Laughter is truly the best medicine

It’s been 45 days of intense worry, concern and fear as I have navigated my way through this pandemic. Some days I am treading water in circles avoiding those tearful black holes of deep emotion. I need a break. I find myself zoning out. When I’m sitting idly, my eyes are drawn to the sky, the birds, the flowers, the trees. I can see the signs of burn out. Over and over again, day after day, I am deeply into meditation, deeply into writing, deeply into something. I want to dance. I want to laugh. I want to smile. I want to be lighter. I awoke this morning with a memory years ago when I was in the serious profession of court reporting. I was a computer-aided real transcriber of the spoken word in medical and legal malpractice lawsuits, depositions, drug and bomb trials. You name it, I heard it. For 25 years I held this high stress, high paced job. The National Court Reporters Association publishes a monthly journal providing first-hand accounts from other court reporters’ experiences on the job. Some spoke of their experience in the OJ trial. Others flew into unsafe areas and recorded testimony of terrorists. It was in this journal where I found the following reading. This piece is absurd and ridiculous, and yet it lightens me up, causes me to giggle and refreshes me to the core. I’ve never forgotten it, so I want to share it with you. It’s an exercise in spoonerism based on an old fairy tale.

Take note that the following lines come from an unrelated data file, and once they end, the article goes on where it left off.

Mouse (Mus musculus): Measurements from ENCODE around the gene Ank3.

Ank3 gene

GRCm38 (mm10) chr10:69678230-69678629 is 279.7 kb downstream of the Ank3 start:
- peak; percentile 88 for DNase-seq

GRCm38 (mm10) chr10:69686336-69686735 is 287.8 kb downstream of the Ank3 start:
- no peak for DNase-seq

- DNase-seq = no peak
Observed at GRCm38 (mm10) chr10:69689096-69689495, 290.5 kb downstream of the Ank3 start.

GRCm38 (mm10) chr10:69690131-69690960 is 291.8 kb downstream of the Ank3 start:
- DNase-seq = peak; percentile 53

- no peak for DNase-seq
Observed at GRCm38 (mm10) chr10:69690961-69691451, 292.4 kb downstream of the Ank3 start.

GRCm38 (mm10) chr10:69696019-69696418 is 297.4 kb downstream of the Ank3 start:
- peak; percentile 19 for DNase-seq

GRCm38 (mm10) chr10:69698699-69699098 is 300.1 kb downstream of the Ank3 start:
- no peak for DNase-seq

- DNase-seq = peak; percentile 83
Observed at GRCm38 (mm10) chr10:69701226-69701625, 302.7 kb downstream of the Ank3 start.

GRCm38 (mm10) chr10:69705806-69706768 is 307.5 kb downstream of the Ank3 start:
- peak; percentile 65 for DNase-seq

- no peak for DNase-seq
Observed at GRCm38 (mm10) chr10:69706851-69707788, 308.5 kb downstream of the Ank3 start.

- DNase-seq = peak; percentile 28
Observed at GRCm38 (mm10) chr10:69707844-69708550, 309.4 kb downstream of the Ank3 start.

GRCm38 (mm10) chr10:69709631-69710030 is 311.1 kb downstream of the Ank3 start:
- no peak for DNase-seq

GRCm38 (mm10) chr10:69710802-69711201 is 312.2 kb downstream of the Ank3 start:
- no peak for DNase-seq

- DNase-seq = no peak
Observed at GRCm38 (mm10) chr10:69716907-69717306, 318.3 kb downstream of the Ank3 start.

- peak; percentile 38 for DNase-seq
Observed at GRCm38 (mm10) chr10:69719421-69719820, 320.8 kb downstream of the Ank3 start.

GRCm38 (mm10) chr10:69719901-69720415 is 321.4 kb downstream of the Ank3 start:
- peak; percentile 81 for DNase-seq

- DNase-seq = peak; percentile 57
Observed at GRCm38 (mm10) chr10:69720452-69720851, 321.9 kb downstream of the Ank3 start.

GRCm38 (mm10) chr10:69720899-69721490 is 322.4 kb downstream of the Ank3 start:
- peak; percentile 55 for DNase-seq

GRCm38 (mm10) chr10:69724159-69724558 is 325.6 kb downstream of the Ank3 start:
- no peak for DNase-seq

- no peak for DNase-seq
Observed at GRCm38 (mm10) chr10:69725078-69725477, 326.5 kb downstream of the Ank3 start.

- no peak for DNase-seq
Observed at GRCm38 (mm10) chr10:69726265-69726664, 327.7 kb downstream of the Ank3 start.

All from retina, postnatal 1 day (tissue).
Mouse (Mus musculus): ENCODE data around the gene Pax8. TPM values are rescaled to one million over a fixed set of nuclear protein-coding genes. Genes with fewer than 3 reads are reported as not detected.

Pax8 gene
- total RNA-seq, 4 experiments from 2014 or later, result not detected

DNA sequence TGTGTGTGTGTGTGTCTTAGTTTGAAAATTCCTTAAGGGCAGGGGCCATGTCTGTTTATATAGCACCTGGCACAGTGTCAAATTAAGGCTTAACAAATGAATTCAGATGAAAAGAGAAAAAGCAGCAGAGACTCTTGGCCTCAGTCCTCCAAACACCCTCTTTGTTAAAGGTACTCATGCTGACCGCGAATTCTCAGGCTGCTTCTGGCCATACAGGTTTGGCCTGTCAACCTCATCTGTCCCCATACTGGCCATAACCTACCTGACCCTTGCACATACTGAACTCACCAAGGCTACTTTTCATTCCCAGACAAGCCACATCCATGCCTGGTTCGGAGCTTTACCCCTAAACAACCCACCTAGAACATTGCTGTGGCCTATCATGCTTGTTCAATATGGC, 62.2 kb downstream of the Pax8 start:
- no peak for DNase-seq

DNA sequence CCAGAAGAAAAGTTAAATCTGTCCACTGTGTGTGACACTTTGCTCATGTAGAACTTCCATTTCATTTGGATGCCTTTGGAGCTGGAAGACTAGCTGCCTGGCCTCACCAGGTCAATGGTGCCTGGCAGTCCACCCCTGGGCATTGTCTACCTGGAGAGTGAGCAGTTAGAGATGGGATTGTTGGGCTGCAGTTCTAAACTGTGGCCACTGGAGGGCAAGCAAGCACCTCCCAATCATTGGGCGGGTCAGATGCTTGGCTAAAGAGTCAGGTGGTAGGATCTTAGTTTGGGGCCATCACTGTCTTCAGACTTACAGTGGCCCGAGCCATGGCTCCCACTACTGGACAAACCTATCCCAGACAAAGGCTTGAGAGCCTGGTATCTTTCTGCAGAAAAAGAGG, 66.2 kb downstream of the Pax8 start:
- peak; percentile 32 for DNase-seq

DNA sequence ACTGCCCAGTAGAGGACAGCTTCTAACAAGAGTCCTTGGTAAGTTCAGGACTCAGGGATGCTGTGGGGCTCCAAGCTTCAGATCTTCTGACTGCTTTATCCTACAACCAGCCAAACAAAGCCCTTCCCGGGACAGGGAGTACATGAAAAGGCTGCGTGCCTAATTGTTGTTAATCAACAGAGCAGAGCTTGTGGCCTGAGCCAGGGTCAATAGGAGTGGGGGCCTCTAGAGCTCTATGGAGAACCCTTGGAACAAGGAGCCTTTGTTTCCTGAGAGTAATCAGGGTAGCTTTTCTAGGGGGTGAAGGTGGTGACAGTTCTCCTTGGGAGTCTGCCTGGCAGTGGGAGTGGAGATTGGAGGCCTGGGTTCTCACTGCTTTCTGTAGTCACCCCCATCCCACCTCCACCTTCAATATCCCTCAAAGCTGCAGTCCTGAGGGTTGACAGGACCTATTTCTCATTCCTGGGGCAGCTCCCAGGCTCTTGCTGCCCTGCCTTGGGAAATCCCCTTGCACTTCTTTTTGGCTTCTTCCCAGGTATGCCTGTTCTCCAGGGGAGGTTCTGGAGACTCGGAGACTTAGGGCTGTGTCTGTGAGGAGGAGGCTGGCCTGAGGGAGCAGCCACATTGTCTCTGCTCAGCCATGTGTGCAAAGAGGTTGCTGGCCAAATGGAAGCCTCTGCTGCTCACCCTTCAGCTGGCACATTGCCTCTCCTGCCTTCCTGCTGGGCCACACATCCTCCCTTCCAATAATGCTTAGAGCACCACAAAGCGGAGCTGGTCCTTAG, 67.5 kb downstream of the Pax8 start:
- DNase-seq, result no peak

By Colonel Stoopnagle (pseudonym of F. Chase Taylor)

Tonce upon a wime

there lived a gretty little pirl

named Prinderella.

She lived with her two sugly isters

and her micked wepstother

who made her

wean the clindows

pine the shots and shans

flub the scroors

and do all the other wirty dork.

Wasn’t that a shirty dame?

Then one day the Ping issued a kroclamation

that all geligible irls were invited to

a drancy fess ball.

Alas, poor Prinderella couldn’t go

because she didn’t have a drancy fess,

only a rirty dag that fidn’t dit.